Examines the gendered foundations and dynamics of war (and ethno-political violence) and peace. Explores consequences to women and their roles in militarism and transformational justice and peacebuilding. Emphasizes an analysis of gender within the framework of the behavioral sciences.
Provides practical guidance for conducting an evaluation study from its inception, through the planning stage, to research design, data collection, data analysis and the reporting, dissemination, and application of conclusions.
Introduces psychological theory, methods, and knowledge to actively analyze and engage problems facing a variety of clients. Discusses a variety of organizations including businesses, government, religion, social science, health care, criminal justice, and others. Utilizes psychological tools to identify, investigate, and actively seek viable solutions to issues that can be applied by organizations to achieve greater success. Requires students to develop, carry out, and professionally present an original research project. May be delivered hybrid. Lab access fee of $13 applies.
Introduces students to the field of clinical research. Integrates traditional psychological research methods and the area of clinical practice. Uses the scientist-practitioner model to demonstrate common research methodologies and examine clinical outcomes. Applies quantitative and qualitative methods in a clinical setting. Focuses on determining the effectiveness of therapeutic process and outcome using research.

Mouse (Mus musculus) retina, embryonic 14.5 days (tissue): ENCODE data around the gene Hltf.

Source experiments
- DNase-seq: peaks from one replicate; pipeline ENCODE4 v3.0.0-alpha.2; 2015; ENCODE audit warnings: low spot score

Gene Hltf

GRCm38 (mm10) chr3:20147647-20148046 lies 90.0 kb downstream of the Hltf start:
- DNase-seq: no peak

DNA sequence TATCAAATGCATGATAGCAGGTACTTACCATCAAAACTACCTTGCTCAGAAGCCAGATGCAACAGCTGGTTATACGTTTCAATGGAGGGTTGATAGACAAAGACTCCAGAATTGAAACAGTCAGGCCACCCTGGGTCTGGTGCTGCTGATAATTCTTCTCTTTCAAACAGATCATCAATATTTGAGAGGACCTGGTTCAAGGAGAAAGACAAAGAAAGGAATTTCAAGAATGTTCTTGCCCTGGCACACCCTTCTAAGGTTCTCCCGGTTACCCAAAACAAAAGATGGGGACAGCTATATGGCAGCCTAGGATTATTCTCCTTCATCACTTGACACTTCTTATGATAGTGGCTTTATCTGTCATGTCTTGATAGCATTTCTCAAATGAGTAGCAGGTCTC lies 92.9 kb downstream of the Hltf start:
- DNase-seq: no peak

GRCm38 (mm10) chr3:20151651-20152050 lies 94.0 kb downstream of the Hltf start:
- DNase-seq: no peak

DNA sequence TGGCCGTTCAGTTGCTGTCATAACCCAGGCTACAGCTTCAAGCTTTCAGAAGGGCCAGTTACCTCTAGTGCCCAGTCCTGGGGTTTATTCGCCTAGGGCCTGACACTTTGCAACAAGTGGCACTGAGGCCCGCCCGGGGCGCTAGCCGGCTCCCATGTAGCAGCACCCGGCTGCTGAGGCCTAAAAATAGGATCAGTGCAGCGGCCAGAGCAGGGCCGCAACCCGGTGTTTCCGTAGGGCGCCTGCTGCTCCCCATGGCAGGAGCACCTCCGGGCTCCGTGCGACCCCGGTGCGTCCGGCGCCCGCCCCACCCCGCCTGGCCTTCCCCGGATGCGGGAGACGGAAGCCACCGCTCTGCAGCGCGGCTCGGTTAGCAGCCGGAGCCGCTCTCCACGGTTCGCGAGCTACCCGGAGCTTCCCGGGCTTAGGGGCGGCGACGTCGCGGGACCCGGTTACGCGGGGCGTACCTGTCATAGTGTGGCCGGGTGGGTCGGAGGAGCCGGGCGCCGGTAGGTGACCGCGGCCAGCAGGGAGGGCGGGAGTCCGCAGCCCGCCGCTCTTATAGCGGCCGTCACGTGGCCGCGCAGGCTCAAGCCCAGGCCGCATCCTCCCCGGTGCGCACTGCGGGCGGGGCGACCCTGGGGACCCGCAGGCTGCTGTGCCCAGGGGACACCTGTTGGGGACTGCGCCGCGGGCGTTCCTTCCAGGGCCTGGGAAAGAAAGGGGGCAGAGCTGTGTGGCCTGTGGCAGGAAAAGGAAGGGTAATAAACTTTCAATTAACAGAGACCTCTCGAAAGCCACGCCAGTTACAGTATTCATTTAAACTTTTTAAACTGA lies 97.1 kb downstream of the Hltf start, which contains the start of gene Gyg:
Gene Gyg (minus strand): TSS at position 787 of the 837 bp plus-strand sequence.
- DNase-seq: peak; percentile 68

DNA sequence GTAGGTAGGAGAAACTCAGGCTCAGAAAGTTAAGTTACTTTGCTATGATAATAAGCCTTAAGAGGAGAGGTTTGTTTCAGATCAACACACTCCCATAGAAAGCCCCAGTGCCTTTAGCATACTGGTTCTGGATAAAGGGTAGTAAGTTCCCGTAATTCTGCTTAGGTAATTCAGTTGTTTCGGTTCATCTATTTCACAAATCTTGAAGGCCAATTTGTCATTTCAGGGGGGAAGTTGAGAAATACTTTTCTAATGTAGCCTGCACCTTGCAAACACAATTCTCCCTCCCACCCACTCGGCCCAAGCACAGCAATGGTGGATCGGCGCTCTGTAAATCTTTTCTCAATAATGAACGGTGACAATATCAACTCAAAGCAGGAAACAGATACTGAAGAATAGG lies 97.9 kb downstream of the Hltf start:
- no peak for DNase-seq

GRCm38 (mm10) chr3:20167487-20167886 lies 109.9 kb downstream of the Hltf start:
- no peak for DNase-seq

Provides students with an understanding of the field of academic/career advising and what it means to be a scholar and practitioner within the field. Engages in scholarly study of academic advising literature, discussion of advising theory and practice, observation of academic advising sessions, and interviews with advisors. Provides knowledge of advising theory and practice, an understanding of student development theory, and an increase in the knowledge and skills needed to advise students effectively.
Allows Behavioral Science students with non-clinical orientation to receive behavioral science credits for interning in a governmental, corporate, or private agency apart from their regular employment. Provides practical and research experience over the course of the 15 week semester. Supervised by agency representative. Internships approved by faculty and written contracts must be signed. May be repeated for a maximum of 8 credits toward graduation. May be graded credit/no credit.
Provides integration of classroom learning with learning that takes place in an on-site internship. To be taken concurrently with BESC 481R, Senior Internship. Repeatable for a maximum of 8 credits toward graduation.
Provides a mentored experience to significantly assist on a faculty member's research project or carry out an independent research project of the student's design under faculty mentorship. Requires individual initiative and responsibility. Includes limited formal instruction. Includes literature searches, completion of the IRB application process, materials creation, data collection, data analysis, writing a publishable paper, preparing a poster, preparing an oral presentation, or other options as approved by the instructor. May be repeated for a maximum of nine credits toward graduation. May be graded credit/no credit.